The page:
22 July 2014
“I often think of suicide”. This is the final line from a young girl whose story was sent to me this week. This girl is 16 years old and from Ghana. She was forced to undergo female genital mutilation as a small child and was told that having her genitals mutilated would make her attractive to potential husbands and ensure she was faithful to him.
This 16 year old girl now spends her time talking to others about the horrible effects of female genital mutilation in the hope that other girls won’t have to go through the same.
We’re at the Girl Summit
This story amongst many that we read daily, is one reason we’re at today’s Girl Summit, hosted by the UK Government and aimed at tackling female genital mutilation, and forced child marriage.
Organisations from around the world are gathering in London to listen and share collective expertise of working to eradicate these practices. They will discuss which approaches work and make commitments to end FGM and forced early marriage together. Hopefully if we can all make these commitments individually and stick to them collectively we won’t in future see stories of girls who contemplate suicide because they have been mutilated.
Some facts about child, early forced marriage and female genital mutilation
One girl in seven in the developing world is married before she reaches the age of 15. Girls married young are more likely to experience violence, abuse and rape. The impact of early forced marriage is wide reaching; girls tend to drop out of school and are trapped with no education and no economic choices.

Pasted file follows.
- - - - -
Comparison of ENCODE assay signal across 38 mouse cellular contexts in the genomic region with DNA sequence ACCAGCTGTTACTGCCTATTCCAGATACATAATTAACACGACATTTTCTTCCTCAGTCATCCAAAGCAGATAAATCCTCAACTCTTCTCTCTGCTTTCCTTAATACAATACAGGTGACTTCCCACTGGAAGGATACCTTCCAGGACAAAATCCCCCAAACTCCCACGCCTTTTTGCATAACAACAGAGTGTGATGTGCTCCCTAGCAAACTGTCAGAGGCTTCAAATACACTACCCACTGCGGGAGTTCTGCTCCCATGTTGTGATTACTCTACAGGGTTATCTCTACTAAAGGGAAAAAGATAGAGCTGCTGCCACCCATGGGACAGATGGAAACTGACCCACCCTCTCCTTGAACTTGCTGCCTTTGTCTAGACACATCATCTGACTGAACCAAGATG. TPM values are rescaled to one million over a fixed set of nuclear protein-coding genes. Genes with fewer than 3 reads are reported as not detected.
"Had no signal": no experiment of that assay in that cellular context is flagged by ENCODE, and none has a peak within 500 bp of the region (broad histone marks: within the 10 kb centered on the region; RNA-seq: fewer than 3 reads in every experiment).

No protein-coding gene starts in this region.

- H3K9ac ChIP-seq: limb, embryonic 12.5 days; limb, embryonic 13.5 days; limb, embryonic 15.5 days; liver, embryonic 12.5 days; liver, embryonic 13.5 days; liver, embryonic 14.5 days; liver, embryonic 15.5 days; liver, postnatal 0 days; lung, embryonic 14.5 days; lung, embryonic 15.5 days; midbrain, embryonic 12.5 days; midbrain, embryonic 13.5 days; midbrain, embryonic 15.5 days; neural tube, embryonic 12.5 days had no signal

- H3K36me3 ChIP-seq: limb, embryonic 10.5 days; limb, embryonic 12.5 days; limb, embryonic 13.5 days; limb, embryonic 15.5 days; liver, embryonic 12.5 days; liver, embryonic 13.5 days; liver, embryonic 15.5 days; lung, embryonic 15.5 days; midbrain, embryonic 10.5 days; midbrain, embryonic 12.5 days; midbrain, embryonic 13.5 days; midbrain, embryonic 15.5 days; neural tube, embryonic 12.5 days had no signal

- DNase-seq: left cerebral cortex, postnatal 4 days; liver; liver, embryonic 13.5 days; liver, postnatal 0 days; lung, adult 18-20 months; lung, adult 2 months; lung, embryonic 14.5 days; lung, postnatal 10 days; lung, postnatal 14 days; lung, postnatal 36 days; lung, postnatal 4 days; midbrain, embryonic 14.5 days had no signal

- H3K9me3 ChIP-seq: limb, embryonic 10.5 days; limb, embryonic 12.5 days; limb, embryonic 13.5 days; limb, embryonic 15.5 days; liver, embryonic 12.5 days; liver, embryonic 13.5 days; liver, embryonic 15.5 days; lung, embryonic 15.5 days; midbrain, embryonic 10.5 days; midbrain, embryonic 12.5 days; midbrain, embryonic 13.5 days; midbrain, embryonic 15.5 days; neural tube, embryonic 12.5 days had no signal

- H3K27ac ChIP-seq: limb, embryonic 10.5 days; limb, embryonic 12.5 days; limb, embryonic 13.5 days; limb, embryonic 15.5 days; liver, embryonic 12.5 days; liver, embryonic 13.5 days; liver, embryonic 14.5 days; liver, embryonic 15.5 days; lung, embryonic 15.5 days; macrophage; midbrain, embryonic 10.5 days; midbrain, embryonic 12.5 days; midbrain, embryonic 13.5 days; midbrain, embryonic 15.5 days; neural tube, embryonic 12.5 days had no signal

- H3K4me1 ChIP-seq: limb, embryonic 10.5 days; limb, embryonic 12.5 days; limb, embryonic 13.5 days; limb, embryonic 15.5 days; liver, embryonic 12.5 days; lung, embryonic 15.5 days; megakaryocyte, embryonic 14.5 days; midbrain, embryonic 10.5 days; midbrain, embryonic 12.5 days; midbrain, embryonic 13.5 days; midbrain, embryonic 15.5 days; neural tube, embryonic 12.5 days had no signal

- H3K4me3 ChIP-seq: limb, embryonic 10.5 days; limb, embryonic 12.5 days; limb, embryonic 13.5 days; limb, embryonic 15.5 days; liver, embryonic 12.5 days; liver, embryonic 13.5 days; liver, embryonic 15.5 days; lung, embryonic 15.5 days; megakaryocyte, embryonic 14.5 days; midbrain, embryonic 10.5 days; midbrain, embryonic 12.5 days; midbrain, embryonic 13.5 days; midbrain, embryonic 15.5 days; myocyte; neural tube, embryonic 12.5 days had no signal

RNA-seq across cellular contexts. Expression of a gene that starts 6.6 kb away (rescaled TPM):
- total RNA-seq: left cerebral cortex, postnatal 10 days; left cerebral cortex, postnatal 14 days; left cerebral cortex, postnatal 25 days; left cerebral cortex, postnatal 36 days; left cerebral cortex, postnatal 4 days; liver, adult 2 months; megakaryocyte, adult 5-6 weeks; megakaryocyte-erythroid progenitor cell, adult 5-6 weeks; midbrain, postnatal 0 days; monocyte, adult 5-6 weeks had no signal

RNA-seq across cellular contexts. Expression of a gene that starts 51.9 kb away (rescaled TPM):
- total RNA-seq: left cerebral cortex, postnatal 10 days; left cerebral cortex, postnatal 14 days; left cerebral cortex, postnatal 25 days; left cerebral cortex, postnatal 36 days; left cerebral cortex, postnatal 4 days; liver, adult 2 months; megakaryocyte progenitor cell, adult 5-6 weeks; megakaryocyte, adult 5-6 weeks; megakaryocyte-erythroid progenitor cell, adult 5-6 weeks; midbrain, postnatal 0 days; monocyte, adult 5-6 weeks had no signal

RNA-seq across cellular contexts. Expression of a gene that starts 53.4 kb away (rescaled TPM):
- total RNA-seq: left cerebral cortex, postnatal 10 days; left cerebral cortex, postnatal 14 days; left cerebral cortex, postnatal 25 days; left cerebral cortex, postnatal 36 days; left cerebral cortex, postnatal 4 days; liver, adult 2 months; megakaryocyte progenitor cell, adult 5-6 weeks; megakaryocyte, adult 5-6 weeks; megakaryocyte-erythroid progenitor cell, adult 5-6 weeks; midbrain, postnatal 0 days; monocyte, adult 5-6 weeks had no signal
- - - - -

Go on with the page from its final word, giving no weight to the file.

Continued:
Three million girls a year are at risk of female genital mutilation. It exists because it has been seen as a social norm, one that in some communities often leads directly to child marriage. The procedure has devastating effects, including long lasting health and psychological complications.
As part of today’s Girl Summit we have committed to four key areas, to:
- Raise the profile of our female genital mutilation programmes in Liberia, Ethiopia, Kenya, Somaliland and The Gambia.
- Share our understanding and any research on what works to reduce the prevalence of female genital mutilation.
- Increase contact with relevant groups such as feminist, religious, youth and child rights groups in our five key countries and globally.
- Join together with other organisations and programmes to build momentum and advocate for ending female genital mutilation and child and early forced marriage.